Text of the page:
NEW ORLEANS—The ACLU of Louisiana has released the following statement in response to several protests and demonstrations that have taken place on New Orleans college campuses and across the city.

“Institutions of higher learning have long been and must continue to be environments that encourage openness and the free exchange of ideas.

Even when the ideas of some community members are disagreeable to others, it is the responsibility of our colleges and universities to safeguard the First Amendment rights of all to assemble and express their views peacefully and safely. Schools have a responsibility to keep students protected from violence and discrimination, as well as from censorship.

Whether demonstrators are present on a college campus or in Jackson Square, the freedoms of speech and assembly are indisputable and protected by the First Amendment of the U.S. Constitution. The rights of all Louisianians to peacefully protest without threat of violence must be protected, whether those involved be lifelong residents or university students that have recently made Louisiana their home.

The history of violence between law enforcement and marginalized communities, especially communities of color, cannot and should not be ignored. We must also be cognizant of the current political environment in Louisiana and the implications for a chilling effect on free speech. There are several active pieces of legislation that seek to infringe upon the First Amendment rights of the people of Louisiana. Legislation such as House Bills 127 and 205 heighten the criminal prosecution of protest-related activities.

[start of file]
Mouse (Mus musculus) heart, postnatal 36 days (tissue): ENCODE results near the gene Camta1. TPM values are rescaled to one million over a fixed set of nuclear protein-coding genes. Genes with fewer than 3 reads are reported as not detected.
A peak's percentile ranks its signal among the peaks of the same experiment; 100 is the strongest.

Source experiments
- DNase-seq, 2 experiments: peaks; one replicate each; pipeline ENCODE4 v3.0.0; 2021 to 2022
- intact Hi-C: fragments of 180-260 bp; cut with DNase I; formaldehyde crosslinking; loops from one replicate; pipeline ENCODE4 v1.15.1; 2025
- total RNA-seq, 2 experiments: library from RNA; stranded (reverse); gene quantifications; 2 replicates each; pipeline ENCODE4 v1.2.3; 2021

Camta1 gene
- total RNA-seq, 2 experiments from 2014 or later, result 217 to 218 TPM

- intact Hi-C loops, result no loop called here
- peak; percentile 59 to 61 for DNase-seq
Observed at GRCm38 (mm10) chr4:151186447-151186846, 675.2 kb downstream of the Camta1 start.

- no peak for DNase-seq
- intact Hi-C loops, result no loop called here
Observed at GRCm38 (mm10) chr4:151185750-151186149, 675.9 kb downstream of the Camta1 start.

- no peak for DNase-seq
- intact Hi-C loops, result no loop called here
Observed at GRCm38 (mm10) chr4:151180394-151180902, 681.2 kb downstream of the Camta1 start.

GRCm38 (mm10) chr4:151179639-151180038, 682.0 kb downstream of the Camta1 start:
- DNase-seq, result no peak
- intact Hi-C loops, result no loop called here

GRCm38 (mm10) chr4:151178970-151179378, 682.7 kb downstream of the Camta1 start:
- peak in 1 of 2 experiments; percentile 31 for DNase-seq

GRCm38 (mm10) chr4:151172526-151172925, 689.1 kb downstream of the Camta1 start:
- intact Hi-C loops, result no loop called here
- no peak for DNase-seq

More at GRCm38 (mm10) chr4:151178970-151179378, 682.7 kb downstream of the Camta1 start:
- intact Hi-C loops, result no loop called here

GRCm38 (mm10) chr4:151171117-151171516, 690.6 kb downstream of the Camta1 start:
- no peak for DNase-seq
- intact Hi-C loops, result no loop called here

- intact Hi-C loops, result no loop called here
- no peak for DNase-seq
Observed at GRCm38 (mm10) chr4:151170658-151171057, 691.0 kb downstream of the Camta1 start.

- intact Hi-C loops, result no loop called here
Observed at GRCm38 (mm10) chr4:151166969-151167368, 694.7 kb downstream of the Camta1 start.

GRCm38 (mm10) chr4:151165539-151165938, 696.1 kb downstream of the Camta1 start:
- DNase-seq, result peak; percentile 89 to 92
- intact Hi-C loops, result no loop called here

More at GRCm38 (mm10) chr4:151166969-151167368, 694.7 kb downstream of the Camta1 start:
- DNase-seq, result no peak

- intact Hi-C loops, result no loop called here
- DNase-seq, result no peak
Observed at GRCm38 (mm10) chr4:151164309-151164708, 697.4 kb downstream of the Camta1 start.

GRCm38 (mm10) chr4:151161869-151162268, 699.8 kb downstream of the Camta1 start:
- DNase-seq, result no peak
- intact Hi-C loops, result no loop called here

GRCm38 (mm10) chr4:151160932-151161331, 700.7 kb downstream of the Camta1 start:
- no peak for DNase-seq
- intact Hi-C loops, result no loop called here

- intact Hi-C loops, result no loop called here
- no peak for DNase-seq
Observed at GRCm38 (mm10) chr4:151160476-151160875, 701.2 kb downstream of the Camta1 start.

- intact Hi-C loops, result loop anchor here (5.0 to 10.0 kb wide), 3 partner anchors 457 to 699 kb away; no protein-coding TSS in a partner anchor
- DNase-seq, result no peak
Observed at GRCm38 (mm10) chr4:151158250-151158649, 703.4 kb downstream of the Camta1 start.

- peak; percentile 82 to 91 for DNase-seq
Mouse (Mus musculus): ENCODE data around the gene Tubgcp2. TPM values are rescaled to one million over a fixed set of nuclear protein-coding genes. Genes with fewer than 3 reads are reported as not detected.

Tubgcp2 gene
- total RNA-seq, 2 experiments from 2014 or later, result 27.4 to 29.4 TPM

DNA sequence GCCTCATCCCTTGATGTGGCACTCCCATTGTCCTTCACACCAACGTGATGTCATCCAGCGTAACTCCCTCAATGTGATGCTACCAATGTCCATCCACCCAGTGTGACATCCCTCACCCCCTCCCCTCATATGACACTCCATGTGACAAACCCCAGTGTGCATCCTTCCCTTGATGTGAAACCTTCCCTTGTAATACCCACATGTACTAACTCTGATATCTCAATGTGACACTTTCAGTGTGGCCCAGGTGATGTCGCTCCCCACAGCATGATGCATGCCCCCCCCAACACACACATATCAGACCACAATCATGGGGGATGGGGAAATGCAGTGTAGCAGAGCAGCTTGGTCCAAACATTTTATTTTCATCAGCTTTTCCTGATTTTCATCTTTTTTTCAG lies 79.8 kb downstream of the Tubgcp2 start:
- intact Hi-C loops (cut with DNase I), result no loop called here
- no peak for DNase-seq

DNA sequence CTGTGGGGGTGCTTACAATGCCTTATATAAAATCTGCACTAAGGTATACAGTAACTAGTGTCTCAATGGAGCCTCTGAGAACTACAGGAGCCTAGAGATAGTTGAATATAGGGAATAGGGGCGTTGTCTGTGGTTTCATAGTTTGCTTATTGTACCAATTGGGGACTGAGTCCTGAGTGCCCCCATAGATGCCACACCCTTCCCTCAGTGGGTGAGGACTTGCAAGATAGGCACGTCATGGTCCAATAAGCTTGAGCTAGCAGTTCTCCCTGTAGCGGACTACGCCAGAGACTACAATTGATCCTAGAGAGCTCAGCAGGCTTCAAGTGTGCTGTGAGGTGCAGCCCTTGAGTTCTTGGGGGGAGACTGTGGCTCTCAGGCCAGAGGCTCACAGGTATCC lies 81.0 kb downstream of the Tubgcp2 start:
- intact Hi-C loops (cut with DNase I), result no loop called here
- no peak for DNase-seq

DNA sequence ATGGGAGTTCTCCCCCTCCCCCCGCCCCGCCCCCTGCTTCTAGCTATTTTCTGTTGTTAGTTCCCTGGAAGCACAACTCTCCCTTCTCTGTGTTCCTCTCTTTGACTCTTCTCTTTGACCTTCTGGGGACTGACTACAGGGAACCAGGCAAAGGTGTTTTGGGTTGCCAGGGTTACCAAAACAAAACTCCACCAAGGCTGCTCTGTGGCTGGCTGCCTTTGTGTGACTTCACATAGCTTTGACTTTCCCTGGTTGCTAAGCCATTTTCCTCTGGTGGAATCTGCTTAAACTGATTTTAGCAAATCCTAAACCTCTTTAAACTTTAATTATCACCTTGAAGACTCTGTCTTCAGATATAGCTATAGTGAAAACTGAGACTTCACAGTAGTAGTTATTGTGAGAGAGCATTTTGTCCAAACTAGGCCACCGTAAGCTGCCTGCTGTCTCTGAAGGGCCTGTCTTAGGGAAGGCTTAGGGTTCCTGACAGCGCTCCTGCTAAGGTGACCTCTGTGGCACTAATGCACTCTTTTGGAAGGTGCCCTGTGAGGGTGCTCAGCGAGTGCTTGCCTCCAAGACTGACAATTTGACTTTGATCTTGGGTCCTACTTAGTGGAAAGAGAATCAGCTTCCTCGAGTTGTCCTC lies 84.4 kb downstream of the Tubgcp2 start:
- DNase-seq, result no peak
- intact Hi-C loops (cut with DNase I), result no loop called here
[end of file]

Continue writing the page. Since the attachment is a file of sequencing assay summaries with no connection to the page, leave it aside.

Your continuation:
To that end, the ACLU of Louisiana calls for First Amendment rights to be upheld and for university and government leaders to create environments that safeguard constitutionally protected speech.

We condemn the use of state-sanctioned violence against peaceful protestors, regardless of their viewpoint.

Colleges and universities must also resist agenda-driven pressure from elected officials to dispel student protests, especially when issues are globally contentious. They must remain firm in their commitment to rights of free speech, open debate, and peaceful dissent that everyone—including their students, alumni, staff, and faculty— are entitled to.

We also strongly encourage students to obtain and review their schools’ policies regarding demonstrations and protests, and to otherwise know their rights.

For questions regarding students' rights on public and private college campuses, go to: